Al Qasar’s "Who Are We"A hard message for a hard world
From the streets of Cairo to the Parisian suburbs, young Arabs put up with oppressive leaders, racism, and poverty. Who Are We is an expression of this reality. Sometimes melodic, sometimes abrasive, the album brings the reality of this life to listeners – from the bustle and energy of the streets to the anger at the disparity in living conditions between a few elite and the vast majority.
For this their first album (the band has been performing live and has released one EP over the past couple of years) the core group of Thomas Attar Bellier (electric saz, guitar, and keyboards), Jaouad El Garouge (vocals and percussion), Guillaume Theoden (bass and sub-bass), Nicolas Derolin (percussion), and Paul Void (drums) are joined by an international cast of musicians. Having worked all over the world, band leader Bellier has connections in the United States, the Middle East, North Africa and Europe, which gives the band access to an incredibly diverse range of guests.
There can’t be many albums that see Lee Renaldo, guitarist from American punk band Sonic Youth, Jello Biafra, former leader of the American punk band The Dead Kennedys, and the Egyptian vocalist Hend Elrawy all contributing their talents. Renaldo's guitar features prominently on the opening two tracks of the recording, "Autar Al Shaq" and "Awal".
"Autar Al Shaq", the instrumental that kick starts the album, gives fair warning of what to expect. It starts off with some Renaldo-generated distorted guitar – putting the fuzz into what the band refers to as Arabian Fuzz – that is then joined by Bellier's electric saz.
The combination of the noise guitar and the clean plucked sound of the saz is thrilling and shocking at the same time. It's like hearing a lone voice breaking through background noise in an attempt to tell us something important.
The frustration of a generation
"Awal" sees the band again joined by Renaldo, building an angry backdrop as vocalist El Garouge draws upon his Berber and Gnawa heritages for both the lyrics' language and the rhythms of the song.
The textual thrust is a condemnation of all the false words and actions of Arab leaders – a commentary on the failed hopes of the Arab Spring generation. "Words, words,/Is it truth, or is it a lie? I'm going crazy./Who among us was expecting this? Such fraud and deception?/Little by little, all hope has been lost."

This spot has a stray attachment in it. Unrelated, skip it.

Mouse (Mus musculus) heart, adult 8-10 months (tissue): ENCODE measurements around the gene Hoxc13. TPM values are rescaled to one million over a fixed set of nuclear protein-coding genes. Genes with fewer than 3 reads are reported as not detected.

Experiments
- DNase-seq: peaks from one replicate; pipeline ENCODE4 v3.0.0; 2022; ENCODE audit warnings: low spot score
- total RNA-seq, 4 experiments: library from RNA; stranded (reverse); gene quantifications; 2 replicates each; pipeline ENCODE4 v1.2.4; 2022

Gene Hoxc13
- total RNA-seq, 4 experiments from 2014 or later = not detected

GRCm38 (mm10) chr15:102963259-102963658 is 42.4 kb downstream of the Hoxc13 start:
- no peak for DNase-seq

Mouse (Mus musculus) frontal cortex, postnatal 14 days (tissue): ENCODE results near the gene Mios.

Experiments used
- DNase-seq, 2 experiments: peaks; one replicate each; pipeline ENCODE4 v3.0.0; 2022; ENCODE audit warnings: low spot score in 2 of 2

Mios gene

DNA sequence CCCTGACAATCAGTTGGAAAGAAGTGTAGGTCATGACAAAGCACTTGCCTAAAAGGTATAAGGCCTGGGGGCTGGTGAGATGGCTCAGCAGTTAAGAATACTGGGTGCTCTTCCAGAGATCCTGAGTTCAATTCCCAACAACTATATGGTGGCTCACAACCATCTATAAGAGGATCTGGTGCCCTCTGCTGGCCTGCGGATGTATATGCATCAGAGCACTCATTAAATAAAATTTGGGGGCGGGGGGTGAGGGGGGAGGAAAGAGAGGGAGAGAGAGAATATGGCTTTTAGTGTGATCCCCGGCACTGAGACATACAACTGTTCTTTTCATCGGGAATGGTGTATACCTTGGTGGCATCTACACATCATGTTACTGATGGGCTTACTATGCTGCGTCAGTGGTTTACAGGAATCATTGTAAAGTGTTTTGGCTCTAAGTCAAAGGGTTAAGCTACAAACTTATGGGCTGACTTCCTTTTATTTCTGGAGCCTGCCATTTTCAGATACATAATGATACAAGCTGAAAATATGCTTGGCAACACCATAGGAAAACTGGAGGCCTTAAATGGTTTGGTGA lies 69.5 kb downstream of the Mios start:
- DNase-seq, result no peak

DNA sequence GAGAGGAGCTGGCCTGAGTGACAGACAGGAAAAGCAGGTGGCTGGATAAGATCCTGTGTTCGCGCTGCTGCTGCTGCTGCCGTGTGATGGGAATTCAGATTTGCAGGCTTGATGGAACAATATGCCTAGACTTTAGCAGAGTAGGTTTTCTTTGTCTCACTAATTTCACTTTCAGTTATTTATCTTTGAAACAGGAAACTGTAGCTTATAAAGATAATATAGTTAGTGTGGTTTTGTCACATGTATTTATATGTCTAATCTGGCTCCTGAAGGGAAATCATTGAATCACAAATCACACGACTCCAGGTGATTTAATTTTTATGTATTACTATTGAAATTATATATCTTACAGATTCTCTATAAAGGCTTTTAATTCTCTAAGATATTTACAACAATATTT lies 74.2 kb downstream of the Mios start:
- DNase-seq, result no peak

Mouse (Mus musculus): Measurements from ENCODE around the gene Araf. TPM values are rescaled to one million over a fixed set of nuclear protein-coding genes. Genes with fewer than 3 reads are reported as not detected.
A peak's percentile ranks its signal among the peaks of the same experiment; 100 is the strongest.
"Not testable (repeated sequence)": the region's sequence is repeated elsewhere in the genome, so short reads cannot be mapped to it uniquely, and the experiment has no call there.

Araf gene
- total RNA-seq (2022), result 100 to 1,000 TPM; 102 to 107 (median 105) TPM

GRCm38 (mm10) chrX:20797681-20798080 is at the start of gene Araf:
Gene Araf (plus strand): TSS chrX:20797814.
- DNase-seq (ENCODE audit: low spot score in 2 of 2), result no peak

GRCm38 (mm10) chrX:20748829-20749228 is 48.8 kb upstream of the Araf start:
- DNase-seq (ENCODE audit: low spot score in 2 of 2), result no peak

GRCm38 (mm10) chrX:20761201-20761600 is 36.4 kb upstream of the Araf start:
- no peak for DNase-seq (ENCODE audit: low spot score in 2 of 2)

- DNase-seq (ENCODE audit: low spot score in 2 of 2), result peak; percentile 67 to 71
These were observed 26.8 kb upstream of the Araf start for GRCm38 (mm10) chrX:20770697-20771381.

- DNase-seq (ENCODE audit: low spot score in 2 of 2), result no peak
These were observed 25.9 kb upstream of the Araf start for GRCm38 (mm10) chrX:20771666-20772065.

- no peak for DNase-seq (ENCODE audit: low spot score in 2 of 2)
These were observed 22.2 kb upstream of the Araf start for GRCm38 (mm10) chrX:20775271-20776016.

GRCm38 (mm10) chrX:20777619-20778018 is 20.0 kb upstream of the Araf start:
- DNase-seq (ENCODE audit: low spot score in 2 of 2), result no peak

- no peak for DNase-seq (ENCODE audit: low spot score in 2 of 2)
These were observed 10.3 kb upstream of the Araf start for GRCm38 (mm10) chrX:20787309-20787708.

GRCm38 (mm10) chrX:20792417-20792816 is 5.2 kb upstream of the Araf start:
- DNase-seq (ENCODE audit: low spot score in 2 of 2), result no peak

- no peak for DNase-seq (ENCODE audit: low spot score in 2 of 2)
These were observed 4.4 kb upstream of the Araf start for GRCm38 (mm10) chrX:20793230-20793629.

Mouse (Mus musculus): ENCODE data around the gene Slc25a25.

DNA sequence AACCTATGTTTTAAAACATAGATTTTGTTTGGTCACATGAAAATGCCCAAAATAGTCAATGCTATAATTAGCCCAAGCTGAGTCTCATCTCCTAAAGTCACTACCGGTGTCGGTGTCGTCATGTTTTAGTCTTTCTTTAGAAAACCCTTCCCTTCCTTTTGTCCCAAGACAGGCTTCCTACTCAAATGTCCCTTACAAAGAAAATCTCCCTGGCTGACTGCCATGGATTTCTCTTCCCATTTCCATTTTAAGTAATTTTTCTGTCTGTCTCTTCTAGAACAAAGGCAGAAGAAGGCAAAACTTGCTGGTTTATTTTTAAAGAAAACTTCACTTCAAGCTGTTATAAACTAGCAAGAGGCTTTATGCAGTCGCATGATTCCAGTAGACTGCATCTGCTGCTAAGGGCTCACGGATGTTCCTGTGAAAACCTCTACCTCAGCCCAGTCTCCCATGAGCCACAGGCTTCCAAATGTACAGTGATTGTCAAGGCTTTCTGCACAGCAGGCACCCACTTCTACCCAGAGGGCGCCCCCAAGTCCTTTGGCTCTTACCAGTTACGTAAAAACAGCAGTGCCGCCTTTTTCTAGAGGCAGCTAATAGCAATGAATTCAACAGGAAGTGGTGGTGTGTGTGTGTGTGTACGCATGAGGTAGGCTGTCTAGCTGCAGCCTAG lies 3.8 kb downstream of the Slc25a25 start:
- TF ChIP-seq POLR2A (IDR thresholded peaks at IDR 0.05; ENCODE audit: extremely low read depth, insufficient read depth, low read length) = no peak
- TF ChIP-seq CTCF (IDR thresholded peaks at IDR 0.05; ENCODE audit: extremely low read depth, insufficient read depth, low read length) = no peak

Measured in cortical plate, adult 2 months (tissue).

"Ya Malak" (You Angel), the third song on the recording, starts off with the band singing and playing a driving song in Arabic, condemning an unknown enemy: an enemy who would exploit the poor and downtrodden for its own uses. "Last night the enemy came to you with weapons/Murdering enemy/Enemy, you made the injuries worse."
This track also contains the only English-language lyrics on the disc. The last two minutes or so of the song feature Jello Biafra reciting the lyrics to a piece by Egyptian revolutionary poet Ahmed Fouad Negm. The title of the album is taken from the poem's refrain of "Who are you and who are we" that Biafra repeats over and over again, as he and the poet remind listeners of exactly where they stand in the hierarchy of things.
As Biafra lists the ways in which the 1% differ from the folks who actually put food on peoples' tables or build the houses they reside in, the disparity between how the classes live is driven home. There's nothing subtle about the music or the lyrics on this track, but it's a hard message for a hard world.
The album also features the talents of two wonderful female singers. New York-based Sudanese singer Alsarah of Alsarah and the Nubatones and Egyptian virtuoso Hend Elrawy. On "Hobek Thawrat" (Your Love Is Revolutions), Alsarah sings a song about the 2019 military coup in her native Sudan and the ensuing protests that arose in response. While some of its lyrics sound like they could have been lifted from a love song, with its chorus made up of the slogans chanted during the demonstrations, "No negotiation, no intersection, no collaboration", the song is firmly political in its makeup.
Keeping the despair at bay
In some ways, however, "Mai Wa Jamal" (Money and Beauty) – sung by Elrawy – might be the most overtly subversive song on the album. It gives a very sympathetic view into the life and history of prostitution as told from a woman's point of view. "Happiness has left/ Your slim body/Which became/A simple commodity." This is a heartbreaking song that depicts how society has no trouble turning women into disposable assets.
In case you think the band is all seriousness, they do include a homage to the Algerian district of Paris where a lot of their music was born. Barbes Barbes is a rollicking good time, describing the vibrancy of a neighbourhood made up of people who have created a community of hope and fun to help keep the despair at bay.
Who Are We from Al-Qasar is a dynamic and explosive album of music fusing traditional Arabic music with contemporary punk and rock music. The music and the lyrics speak to the ongoing struggle of everyday people simply trying to survive in the face of oppressive and corrupt leadership. A wonderful album of great music and pointed lyrics that cries out to be played over and over again in Arabic-speaking neighbourhoods around the world.
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